Privacy & Data Protection
In this section, you will find the most encountered questions regarding privacy & data protection.
- Data Access Management
- Data Classification
- Rentention & Records Management
- Threat Detection & Monitoring
The basic principles of records management are:
- Reasonable cost
In essence, these principles dictate what a ‘good’ records management system is, and represent a structure to be sought after.
A record contains information that is made, produced, executed, or received in connection with transactional business activities, and supports an organization in conducting its business overall. Records are hard evidence of an organization’s unique policies, procedures, and decisions, and often hold significant administrative, historical, and legal value.
Generally speaking, there are two types of records management systems: traditional paper-based record management systems, and electronic record management systems. As the name might imply, traditional paper record management systems involve the management and storage of hard-copy documents.
Due to the clear benefits of electronic records management, a growing amount of organizations are adopting this method to manage the lifecycle of their records. In most cases, this is caused by the desire to reduce or even eliminate paper-based processes.
Records Management ensures that institutional records of vital historical, fiscal, and legal value are identified and preserved, and that non-essential records are discarded in a timely manner according to established guidelines and identified legislation, for instance, the GDPR.
- Penetration testing: By thinking the way a cybercriminal would, organizations should regularly scan their IT environments for vulnerabilities, such as unpatched software, authentication errors, and more.
- Automated monitoring systems: Alongside manual processes, organizations should enhance their cybersecurity by integrating automated threat detection systems. These platforms can help organizations by tracking device performance and activity, monitoring web traffic, and notifying the cybersecurity team when irregularities are detected.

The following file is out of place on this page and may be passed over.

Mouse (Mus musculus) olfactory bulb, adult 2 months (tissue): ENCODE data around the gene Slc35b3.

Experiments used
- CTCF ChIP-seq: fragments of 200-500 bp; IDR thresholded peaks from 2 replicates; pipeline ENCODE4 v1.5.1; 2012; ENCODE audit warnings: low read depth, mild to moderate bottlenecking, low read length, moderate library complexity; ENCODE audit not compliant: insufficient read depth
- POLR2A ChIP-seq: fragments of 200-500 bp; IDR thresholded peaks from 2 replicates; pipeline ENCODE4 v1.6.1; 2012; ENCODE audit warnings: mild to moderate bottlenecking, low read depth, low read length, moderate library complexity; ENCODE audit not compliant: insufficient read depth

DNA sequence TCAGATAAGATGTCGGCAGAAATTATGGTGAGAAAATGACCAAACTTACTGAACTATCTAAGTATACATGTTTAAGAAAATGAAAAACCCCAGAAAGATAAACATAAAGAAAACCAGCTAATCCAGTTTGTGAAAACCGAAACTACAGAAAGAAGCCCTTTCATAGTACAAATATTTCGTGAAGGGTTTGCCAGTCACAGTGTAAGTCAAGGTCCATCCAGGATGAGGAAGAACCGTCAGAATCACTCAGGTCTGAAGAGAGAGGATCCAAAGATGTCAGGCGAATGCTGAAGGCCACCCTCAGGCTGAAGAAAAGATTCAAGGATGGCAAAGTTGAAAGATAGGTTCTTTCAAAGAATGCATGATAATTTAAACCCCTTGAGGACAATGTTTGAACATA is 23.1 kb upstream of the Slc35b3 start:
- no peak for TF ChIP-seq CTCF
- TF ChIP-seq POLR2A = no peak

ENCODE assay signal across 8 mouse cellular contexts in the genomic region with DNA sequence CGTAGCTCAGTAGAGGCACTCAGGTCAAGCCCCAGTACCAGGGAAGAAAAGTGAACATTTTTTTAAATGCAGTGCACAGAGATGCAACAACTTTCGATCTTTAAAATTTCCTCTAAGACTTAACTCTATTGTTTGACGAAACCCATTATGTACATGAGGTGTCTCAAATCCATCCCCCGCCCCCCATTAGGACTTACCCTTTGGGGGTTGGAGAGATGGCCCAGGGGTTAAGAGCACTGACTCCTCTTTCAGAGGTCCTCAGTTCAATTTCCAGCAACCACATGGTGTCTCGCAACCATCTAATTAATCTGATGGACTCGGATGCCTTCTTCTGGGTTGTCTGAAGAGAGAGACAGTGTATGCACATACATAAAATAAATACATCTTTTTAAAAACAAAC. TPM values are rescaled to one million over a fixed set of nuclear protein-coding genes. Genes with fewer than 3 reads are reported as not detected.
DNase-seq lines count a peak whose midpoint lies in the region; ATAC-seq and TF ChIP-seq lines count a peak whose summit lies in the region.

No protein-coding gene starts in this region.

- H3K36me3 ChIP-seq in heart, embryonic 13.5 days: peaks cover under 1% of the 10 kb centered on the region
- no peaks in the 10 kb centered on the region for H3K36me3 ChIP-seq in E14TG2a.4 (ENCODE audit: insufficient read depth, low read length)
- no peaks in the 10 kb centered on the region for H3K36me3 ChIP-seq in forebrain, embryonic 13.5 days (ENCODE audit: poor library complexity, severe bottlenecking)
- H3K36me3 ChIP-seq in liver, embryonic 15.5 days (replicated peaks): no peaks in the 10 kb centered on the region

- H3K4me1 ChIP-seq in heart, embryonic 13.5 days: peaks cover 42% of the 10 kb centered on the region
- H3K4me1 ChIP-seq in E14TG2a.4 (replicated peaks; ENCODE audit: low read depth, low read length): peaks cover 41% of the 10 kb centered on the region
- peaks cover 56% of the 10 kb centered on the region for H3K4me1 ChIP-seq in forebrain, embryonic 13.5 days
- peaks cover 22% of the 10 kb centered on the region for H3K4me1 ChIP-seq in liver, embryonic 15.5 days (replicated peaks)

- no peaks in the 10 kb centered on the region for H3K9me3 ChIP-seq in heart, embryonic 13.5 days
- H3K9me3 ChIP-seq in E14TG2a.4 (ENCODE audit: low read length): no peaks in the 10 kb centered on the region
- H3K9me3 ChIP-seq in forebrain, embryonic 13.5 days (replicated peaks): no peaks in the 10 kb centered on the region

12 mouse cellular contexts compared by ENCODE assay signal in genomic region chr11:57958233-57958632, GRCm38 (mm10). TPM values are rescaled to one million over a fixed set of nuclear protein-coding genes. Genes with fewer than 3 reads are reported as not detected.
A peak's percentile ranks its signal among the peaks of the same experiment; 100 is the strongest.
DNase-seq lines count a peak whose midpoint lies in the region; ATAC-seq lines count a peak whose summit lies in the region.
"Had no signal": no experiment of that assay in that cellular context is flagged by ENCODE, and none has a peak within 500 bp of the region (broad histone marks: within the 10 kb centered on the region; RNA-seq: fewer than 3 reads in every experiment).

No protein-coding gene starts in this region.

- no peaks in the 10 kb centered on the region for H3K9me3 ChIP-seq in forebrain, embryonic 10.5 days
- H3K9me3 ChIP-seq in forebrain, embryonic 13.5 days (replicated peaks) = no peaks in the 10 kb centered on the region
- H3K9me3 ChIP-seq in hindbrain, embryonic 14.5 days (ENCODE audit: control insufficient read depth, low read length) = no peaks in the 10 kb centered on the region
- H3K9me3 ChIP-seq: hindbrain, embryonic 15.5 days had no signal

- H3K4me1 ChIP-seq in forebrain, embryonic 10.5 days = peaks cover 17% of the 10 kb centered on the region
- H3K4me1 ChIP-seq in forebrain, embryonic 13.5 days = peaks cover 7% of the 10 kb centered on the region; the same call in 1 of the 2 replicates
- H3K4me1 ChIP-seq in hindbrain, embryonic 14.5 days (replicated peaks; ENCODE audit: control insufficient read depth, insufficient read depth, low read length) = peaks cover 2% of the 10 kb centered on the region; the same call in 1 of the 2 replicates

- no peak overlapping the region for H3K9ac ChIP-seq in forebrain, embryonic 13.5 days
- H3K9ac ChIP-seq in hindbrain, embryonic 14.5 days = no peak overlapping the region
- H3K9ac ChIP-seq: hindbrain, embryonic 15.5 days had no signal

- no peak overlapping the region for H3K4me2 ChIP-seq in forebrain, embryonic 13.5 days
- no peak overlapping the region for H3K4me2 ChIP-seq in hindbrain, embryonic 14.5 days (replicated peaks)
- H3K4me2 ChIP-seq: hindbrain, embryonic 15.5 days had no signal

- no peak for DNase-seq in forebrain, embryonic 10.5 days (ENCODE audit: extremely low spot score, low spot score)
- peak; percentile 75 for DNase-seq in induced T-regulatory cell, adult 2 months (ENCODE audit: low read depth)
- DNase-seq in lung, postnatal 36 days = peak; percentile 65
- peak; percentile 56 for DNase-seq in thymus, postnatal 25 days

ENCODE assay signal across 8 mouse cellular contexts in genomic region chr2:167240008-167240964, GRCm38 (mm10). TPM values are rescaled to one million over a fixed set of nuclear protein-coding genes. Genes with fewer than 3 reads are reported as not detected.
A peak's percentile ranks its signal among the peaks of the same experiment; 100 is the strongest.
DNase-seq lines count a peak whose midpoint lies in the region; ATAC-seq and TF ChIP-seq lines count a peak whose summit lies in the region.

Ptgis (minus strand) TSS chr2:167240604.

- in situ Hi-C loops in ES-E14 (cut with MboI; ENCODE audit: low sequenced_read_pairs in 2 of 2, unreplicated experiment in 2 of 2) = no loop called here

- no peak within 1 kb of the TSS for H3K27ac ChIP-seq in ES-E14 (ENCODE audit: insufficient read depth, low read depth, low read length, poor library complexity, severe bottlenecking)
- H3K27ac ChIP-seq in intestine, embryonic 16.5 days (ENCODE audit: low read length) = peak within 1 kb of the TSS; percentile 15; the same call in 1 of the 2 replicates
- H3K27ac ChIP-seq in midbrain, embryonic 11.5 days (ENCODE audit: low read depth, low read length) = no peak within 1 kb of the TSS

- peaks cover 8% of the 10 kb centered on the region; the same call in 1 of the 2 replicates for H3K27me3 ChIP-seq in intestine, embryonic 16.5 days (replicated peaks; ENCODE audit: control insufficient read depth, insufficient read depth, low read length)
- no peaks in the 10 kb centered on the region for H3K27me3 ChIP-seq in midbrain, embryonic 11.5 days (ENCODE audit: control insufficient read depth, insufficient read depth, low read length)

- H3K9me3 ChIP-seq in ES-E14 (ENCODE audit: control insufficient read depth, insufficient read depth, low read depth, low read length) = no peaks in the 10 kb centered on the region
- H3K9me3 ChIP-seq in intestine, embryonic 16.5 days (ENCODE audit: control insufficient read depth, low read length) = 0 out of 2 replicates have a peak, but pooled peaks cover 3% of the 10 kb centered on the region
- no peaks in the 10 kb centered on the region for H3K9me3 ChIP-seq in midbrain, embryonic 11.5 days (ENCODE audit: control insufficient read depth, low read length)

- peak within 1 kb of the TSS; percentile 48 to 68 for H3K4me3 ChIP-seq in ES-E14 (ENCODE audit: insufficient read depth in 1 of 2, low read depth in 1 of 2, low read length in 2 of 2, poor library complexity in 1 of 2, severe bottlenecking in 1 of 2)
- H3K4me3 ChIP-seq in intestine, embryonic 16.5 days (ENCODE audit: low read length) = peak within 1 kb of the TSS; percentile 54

- User behavior analytics: By analyzing user behavior, an organization can better understand what normal behavior for an employee would look like. This includes the kind of data they access, the time of day during which they log on, and their physical location. That way, any outlying behavior will stand out as unusual, and it will be easier for a security analyst to know what behavior to investigate.
Threat intelligence benefits organizations of all shapes and sizes by helping process threat data to understand their attackers better, respond faster to incidents, and proactively get ahead of a threat actor’s next move. For almost every organization, this data is crucial to achieve a level of protection that would otherwise be out of reach.
Threat detection describes the ability of organizations to quickly and accurately identify threats to the network, applications, or other assets within the network. The first step to an effective threat detection and response process is understanding what threats are present in the current environment.
- Open: This principle states that a user shall have access to all the information in a system if the user has access to the system or repository in which the information is being held. This type of data access is by far the least safe, as (in most cases) it’s not relevant for the user to have access to all the data.
- Open, unless: This principle states that a user shall have access to all the information in a system unless there are certain settings to shield specific data. As an example, it could be that HR or finance-related data only can be accessed by the HR or finance teams. This type of data access is safer than the previous, however, users could still have access to data that they don’t specifically need to do their day-to-day activities.